'It can happen to anyone' - man sleeping in tent near 5-star hotel
A leaking tent pitched in front of one Dublin's most prestigious five-star hotels is the bleak home of a man who says he is too afraid to sleep in the city's emergency hostels.
John Keena (54) beds down under canvas every night on lands in front of the Radisson Blu St Helen's Hotel in Stillorgan.
He has been homeless for a year, but after months of moving from hostel to hostel, he says he is happier on his own where he can get some peace.
However, with winter approaching, John admits death is a possibility on a cold night.
"I hope I die. I'll be much happier wherever I'm going," he said.
John says the field where he sleeps is a home from home for him, as his father used to be a gardener and handyman in the historic building, built in 1775. It was a training school for Christian Brothers long before it became a plush hotel.
Waking up damp after overnight rains soaked through his tent, John told of how he ended up sleeping rough.
"Homelessness can happen to anybody," he said.
"I used to have a home and family, and worked in security, but that's all gone and I ended up in council accommodation in Dun Laoghaire," John added, gathering himself into a standing position after a night in the tent.
"There was a psychotic man living in the flat above me and he used to bang on the ceiling with a bat and shout all night long," he told the Herald.
"I couldn't take any more, so I put what I could into a rucksack and left around a year ago."
Pointing to the top of his one-man abode, John said: "I'm all damp. The rain was coming in and I had to plug a hole with a plastic bag."
John said he spent months in emergency shelters around Dublin city, but always felt afraid and never got sleep.
"There would be addicts and people who would steal things, and people who would shout through the night, and violent people too, and no privacy," he said.
"In the shelters you get a roof over your head, but you pay for it with your peace of mind.
"In the end I decided about a month ago to just try living out on my own somewhere.
"I grew up here. My father was a gardener here when the hotel building belonged to the Christian Brothers, and we lived in a mobile home over where the apartments are now," he added, pointing to the buildings to the right of the hotel.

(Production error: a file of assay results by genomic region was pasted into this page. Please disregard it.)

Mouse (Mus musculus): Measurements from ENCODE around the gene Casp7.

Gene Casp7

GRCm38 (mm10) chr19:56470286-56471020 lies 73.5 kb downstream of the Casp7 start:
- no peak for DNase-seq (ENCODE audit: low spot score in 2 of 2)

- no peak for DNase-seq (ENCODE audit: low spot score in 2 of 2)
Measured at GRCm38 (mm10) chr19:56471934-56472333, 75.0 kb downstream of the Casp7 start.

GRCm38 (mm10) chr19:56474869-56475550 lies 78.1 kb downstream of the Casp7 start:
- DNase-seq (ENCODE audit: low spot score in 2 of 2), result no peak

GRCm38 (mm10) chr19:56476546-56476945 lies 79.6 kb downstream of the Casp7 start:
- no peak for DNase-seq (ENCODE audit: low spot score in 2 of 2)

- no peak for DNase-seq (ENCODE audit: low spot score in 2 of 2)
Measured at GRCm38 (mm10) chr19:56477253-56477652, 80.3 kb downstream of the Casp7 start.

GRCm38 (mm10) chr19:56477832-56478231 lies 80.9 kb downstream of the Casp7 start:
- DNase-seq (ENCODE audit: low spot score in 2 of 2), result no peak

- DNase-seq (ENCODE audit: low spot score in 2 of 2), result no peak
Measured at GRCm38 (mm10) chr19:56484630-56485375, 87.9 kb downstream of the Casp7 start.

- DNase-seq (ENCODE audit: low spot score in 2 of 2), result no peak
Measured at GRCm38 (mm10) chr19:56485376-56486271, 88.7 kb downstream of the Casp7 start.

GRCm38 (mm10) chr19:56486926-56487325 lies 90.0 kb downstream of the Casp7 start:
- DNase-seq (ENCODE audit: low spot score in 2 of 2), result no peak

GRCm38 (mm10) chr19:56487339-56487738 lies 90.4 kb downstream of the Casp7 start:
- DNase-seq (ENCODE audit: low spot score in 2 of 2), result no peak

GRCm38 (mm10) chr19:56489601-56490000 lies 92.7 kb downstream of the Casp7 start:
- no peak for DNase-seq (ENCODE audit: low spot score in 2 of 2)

"We used to run around these lands as children, playing football, and then we got a Frisbee, and we played at being Daniel Boone, it was great," John said, reminiscing with a smile.
John said he doesn't get hassled where he is.
A spokesperson for the Radisson said the land he is on is not owned by the hotel.
"The winter will be difficult out here, but I'll take one day at a time," he said.
"It's quiet here, but I have to stay aware. I feel vulnerable."
John has health difficulties and walks with a crutch, his right foot supported in a strap-on braced boot.
"I have osteomyelitis in that foot. The Simon Community come twice a week. They bring me food and dress my leg," John said.
"I don't draw attention to myself, and the people in the local shops and the garage are good to me. I go to houses for food and many people are kind when I explain the situation I'm in.
"Finding a place to wash can be difficult. Last night I shaved without water."
Asked about the growing homelessness crisis, John remarked about the three homeless people who had died last week in Dublin, Kildare and Cork, blessing himself as he did so.
Jack Watson died while sleeping rough on Dublin's Suffolk Street, while Tallaght mother-of-two Danielle Carroll took her own life in emergency accommodation in Leixlip.
A woman in her 30s, Jennifer Dennehy, also died while sleeping rough in Cork.
"The Government are unscrupulous, cold-hearted people," John said.
"There are families homeless now. I really feel sorry for them. This is a problem on a massive scale and there seems to be no end to it," he added.
'In the shelters you get a roof over your head, but you pay for it with your peace of mind'